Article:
A 1960 graduate of Marquette University, Mulvaney has advocated since the early 1980s for more rights and opportunities for job seekers who are at least 40 years old. He believes at-will employment laws discriminate against them and has created a blog at Dequav Inc. to call attention to the matter. My class had reviewed a lengthy written statement and relevant news article that Mulvaney shared before his visit. All 14 students knew they must ask him at least one question, and so they were urged to research the topic beyond his offerings.
Mulvaney spent about 45 minutes with the class and offered plenty of material for a worthwhile news feature. In an email afterward, Mulvaney thanked me for the opportunity to meet my students. "I felt privileged," he wrote. "You have a great bunch of kids in that class and they asked perceptive questions." They most certainly did. The questions ranged from how can young people help make a difference, to what should organizations such as AARP and the NAACP be doing to help, to what other approaches besides his blog could be useful? My favorite question came from freshman Eva Sotomayor, who after saying that economists consider at-will employment one of the strengths of the U.S. economy, looked directly at Mulvaney and asked: "How do you respond to that?"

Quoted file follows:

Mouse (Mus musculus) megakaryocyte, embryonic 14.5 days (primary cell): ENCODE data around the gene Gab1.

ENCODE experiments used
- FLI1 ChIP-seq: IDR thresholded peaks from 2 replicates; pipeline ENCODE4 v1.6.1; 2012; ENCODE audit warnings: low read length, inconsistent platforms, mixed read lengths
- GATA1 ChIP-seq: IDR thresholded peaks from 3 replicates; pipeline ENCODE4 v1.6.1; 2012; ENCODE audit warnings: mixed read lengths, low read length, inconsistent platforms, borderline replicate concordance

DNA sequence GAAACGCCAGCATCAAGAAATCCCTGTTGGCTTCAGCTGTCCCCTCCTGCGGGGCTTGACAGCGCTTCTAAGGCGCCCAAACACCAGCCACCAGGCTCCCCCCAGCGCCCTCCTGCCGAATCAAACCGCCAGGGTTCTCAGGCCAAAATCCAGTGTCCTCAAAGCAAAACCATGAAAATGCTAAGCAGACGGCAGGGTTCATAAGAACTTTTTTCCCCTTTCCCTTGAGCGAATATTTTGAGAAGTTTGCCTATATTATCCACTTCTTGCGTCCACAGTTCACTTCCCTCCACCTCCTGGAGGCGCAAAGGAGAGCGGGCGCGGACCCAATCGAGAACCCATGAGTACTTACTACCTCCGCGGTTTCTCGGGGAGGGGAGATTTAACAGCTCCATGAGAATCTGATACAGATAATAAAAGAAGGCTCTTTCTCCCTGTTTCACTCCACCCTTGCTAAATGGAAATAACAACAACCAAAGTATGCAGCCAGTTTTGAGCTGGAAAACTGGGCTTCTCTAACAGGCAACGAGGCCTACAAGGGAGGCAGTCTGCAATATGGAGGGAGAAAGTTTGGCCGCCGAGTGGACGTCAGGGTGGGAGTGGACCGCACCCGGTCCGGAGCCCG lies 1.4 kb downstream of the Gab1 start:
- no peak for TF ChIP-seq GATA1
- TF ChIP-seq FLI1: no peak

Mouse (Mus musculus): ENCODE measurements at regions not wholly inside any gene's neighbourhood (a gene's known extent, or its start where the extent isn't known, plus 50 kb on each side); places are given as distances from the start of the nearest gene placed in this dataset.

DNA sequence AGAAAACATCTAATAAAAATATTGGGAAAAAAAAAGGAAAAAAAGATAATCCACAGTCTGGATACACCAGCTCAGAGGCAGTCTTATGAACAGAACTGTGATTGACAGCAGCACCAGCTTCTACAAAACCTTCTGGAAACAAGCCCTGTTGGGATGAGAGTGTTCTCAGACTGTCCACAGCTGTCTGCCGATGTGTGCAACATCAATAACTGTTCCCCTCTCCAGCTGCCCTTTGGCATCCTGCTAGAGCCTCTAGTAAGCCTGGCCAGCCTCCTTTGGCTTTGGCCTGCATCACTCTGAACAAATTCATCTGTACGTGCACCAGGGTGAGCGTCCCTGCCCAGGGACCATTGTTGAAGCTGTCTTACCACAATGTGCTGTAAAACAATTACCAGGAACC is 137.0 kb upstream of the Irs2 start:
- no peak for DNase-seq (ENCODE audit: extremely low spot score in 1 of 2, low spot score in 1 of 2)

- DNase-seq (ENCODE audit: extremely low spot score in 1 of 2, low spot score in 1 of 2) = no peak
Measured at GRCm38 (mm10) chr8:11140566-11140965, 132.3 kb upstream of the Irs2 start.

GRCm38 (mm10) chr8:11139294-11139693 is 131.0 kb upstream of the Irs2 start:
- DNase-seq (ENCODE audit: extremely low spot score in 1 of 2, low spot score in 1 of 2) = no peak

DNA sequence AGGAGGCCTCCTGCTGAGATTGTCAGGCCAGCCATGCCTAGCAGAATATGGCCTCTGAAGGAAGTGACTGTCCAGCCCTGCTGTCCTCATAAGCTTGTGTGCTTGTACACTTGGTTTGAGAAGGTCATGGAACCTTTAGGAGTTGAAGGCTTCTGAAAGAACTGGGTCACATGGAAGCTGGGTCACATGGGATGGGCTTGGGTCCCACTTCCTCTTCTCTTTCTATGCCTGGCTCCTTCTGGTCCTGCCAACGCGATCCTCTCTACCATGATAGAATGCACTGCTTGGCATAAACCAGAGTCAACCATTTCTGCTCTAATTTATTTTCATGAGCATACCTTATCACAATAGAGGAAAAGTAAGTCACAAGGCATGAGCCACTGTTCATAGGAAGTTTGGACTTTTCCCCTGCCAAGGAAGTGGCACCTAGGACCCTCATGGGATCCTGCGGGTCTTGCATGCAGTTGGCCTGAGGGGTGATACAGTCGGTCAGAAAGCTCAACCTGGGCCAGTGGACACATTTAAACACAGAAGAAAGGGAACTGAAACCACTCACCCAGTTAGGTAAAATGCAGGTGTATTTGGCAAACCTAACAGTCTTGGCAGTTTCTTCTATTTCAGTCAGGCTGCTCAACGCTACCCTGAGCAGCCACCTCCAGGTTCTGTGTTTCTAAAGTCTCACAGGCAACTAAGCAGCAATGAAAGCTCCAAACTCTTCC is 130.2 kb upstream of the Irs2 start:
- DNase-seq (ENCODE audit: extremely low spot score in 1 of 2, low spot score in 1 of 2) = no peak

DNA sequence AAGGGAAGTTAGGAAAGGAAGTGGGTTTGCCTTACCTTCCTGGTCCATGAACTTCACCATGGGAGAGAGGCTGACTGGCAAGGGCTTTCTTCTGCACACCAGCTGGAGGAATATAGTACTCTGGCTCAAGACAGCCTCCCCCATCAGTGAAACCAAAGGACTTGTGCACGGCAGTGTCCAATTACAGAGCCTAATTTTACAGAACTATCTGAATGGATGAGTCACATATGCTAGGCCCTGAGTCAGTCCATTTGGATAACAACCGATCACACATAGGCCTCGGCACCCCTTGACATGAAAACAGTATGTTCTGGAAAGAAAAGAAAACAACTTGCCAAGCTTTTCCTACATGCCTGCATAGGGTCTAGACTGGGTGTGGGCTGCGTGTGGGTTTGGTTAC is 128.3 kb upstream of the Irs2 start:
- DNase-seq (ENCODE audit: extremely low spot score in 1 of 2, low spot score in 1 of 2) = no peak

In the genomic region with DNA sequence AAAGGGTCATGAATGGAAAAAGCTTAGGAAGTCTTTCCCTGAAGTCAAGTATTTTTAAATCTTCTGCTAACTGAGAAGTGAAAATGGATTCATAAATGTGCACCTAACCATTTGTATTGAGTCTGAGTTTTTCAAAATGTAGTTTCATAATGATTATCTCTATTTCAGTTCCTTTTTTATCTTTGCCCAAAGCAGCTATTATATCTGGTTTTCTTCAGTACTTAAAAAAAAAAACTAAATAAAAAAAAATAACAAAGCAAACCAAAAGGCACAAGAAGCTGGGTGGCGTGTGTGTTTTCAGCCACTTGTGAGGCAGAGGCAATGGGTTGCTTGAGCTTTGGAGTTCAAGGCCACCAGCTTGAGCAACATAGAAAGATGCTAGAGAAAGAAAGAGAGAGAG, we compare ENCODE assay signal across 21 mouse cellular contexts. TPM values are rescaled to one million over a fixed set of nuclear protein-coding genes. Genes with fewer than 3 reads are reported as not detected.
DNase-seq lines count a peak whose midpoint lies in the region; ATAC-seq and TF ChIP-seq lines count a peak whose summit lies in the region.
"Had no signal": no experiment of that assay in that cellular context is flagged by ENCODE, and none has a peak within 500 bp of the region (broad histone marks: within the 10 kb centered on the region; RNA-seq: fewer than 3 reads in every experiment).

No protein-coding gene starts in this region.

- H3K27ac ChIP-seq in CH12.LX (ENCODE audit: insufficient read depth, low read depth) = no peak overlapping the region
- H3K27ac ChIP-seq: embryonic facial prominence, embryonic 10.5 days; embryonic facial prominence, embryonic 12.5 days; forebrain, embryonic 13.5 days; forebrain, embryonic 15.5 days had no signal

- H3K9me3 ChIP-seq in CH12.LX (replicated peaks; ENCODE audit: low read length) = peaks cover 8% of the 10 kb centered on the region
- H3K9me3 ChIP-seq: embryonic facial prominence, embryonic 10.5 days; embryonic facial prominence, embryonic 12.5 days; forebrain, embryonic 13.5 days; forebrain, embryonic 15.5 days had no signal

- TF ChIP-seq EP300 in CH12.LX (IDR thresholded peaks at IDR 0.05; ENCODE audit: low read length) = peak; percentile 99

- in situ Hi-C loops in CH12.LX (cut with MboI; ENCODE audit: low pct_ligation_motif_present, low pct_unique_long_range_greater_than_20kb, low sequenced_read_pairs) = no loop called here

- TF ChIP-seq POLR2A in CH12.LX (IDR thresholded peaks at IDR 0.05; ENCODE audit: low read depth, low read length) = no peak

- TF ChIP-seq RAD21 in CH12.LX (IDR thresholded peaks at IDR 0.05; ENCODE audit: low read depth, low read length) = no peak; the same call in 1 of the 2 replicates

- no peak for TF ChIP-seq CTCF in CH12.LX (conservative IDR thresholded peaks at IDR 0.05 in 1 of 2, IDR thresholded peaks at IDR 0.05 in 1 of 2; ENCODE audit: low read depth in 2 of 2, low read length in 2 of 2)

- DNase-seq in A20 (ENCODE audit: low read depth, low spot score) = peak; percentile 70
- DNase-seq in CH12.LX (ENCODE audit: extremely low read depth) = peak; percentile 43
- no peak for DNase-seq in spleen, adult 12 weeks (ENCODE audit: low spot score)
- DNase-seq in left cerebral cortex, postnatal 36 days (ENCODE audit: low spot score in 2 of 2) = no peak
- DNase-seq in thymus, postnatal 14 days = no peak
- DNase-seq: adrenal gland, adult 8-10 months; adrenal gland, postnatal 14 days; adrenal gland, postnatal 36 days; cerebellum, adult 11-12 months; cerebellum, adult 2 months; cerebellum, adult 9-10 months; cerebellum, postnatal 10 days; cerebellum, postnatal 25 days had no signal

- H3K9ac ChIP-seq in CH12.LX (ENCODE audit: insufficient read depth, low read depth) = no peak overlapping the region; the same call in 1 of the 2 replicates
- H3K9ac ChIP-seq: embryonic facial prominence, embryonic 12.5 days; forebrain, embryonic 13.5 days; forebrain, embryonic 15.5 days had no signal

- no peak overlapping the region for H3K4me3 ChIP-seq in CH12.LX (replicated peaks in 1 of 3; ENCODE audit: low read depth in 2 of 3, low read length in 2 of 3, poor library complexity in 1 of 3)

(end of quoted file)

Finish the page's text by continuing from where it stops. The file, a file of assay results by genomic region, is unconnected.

Interestingly, even though the written statement referred to people whom Mulvaney said the law had led to kill, no student asked him about his personal life. Indeed, no one even asked his age. I had to do so when they were done – he's 78. (My challenge is to teach journalism students that it's not disrespectful to ask personal questions.) By and large, the students shared with each other that they believe Mulvaney is someone to admire.
With that, they all moved to their respective computers to write a 500-word news feature – with me in their ears stressing that readers aren't going to care about Mulvaney's issue unless they are first made to care about him.